If you are like me, you probably assume that the English name of a Chinese restaurant is exactly the same as its Chinese name. Well, SURPRISE, because it almost always is not the same. For example, all of these years, I figured if a restaurant is called Canton Gourmet, then the name on the sign in Chinese must translate to Canton Gourmet. WRONGOO!! I found this out in the most interesting way.
My friend Min, a native of China, knows the restaurants in Flushing like the back of her hand. We enjoy trading names of our favorite Chinese restaurants. I think Min gets a kick out of getting some really good new Chinese restaurants from her Jewish friend. I have explained to her the unique relationship between American Jews and their Chinese food. Many times, I would recommend a Flushing restaurant that I enjoyed on our Chinese Quest.
Often our conversations went something like this:
Me: The Chinese Quest went to Canton Gourmet in Flushing last night
Min: Never heard of it, where is it located?
Me: 38-06 Prince Street
Min: I know that block very well, are you sure it is on Prince Street?
Me: Of course, I was just there last night
Min: Do you mean Bee Fong Town?
Me: No, I mean Canton Gourmet
Min: You do realize that I only know the Chinese names of these places
Me: Isn’t it the same as the English name?
Min: (laughing) No, it is almost never is the same
So, with the help of Min’s husband Bo Tian, I present to you a list of Chinese restaurants complete with their Chinese names. I never realized how poetic and flowerly the Chinese language is. Chinese is almost always written in Chinese characters. They are symbols that have meaning, called logograms. A Chinese person with a good education today knows 6,000 – 7,000 characters. About 3,000 Chinese characters are needed to read a mainland newspaper. However, people who have learned only the 400 most frequently used characters can read a paper, but they will have to guess some less used words.
Much thanks to Min and Bo Tian for their help with this article!
You can click on the name of the Chinese restaurant to read our review!
1. Canton Gourmet – 避bee 风fong 塘town。
避(Avoid, Defend)风(Wind)塘 (Pond or harbor) Wind Shielding Harbor, a popular restaurant name found in many Chinese cities, normally focus on seafood, not franchised though.
2. Legend of Taste – 川 chew’an 经 jean 典 dee’an
川(Sichuan /Szechuan)经典(Classic), claims to be authentic Szechuan style.
3. Fu Run Dong Bei – 赋 foo 润 ren 东 dong 北 bay
赋(Poetry) 润(Enrichment)东北 (Northeast), specialized in cuisines from Northeast China which is known for high-production farming land and cold weather.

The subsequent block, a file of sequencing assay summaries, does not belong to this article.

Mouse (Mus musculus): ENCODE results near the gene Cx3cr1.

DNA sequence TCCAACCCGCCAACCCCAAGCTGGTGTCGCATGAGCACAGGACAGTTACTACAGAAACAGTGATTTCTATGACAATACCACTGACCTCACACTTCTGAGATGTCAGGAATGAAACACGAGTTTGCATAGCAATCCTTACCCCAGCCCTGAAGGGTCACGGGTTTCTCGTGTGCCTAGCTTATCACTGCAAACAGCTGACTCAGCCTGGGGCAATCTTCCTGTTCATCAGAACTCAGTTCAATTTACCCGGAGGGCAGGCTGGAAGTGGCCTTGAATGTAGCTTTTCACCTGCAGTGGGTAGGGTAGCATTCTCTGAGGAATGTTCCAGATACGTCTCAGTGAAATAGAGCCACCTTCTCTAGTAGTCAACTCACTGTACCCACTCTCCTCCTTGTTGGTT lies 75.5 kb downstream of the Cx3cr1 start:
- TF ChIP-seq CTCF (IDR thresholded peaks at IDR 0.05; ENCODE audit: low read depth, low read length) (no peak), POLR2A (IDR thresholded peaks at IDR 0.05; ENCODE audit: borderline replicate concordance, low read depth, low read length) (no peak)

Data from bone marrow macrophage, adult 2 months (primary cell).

4. Grain House – 尚 shun 禾 heh 坊 fun
尚(Admire, Appreciate)禾 (Grain, Wheat)坊 (Workshop), derived from a famous poem that praises hard working farmers and warns children not to take food for granted. Good name.
5. Shanghai Cuisine 33 – 上 shun 海 hi 小 shall 馆 gwan
上海(Shanghai)小(little, small)馆(Restaurant, café). Why 33? It is located at 33 Main Street. They advertise their specialty in Hong Kong-style Shanghai cuisine. This reflects the history when many people from Shanghai fled to Hong Kong during WWII. A good mix of two sweet taste styles.
6. Imperial Taiwanese Gourmet – 北 bay 港 gun 台 tie 菜 tsy 馆 gwan
北(North)港(Port)台(Taiwanese)菜(Cuisine)馆(Restaurant)，Nothing about Imperial.
7. Szechuan Gourmet – 朵 dual 颐 yee 食 shee 府 foo
朵颐, the two characters here can only be used together this way to form the meaning of royal palace banquet. It’s derived from an idiom”大快朵颐” which means “glut oneself with delicacies”. 食(food)府 (palace or high class home that belongs to elites in ancient time). A professor teaching Chinese literature would probably nod at the sign.
8. Pine Court Chinese Bistro – 中 john 国 gool 城 chun 酒 joe 家 ja
中国(China)城(city, town)酒家(Restaurant that serves alcohol), interestingly the English name is better on this one.
9. Asian Jewels Seafood Restaurant – 敦 doon 城 chun 海 hi 鲜 shan 酒 joe 家 ja
敦城(”Don” City. 敦here mainly is a pronunciation referring to some English place names such as London, Kingston or Hampton. It’s popular in Hong Kong originated business.) 海鲜(seafood)酒家 (Again, the restaurant serves alcohol. But don’t get fooled by the name, it doesn’t necessarily mean to be a bar but use that name to sound upscale. Another Hong Kong business tradition.)
10. Red Tiger Dumpling House – 红 hong 虎 who 饺 Giao 子 Dze 坊 Fong
红(red)虎(tiger)饺子(dumpling)坊(workshop). The most honest name so far.
11. Yao’s Diner – 粗 tsoo 茶 cha 淡 dan 饭 fan
粗(thick, rough, shabby)茶(tea)淡(light, tasteless)饭(rice, meal). It’s a Chinese idiom meaning simple, less sophisticatedly made drink and food, representing a humble or even poor life status. Instead of its literal meaning, the phrase is often used to introduce oneself in a modest manner to show respect to the recipients. For example, when treating some guests with a family dinner, the busy hostess who has worked in the kitchen for the whole afternoon coming out with 10 courses would say things like, “I’m sorry for the shabby food I prepared for you tonight. It’s just some 粗茶淡饭. Hope you don’t mind and enjoy.” Well in fact, she’s expecting some compliment. Same idea applied here for the restaurant. The closest pronunciation.
I hope you enjoyed!
Chow for now,
Mee Tsu Yan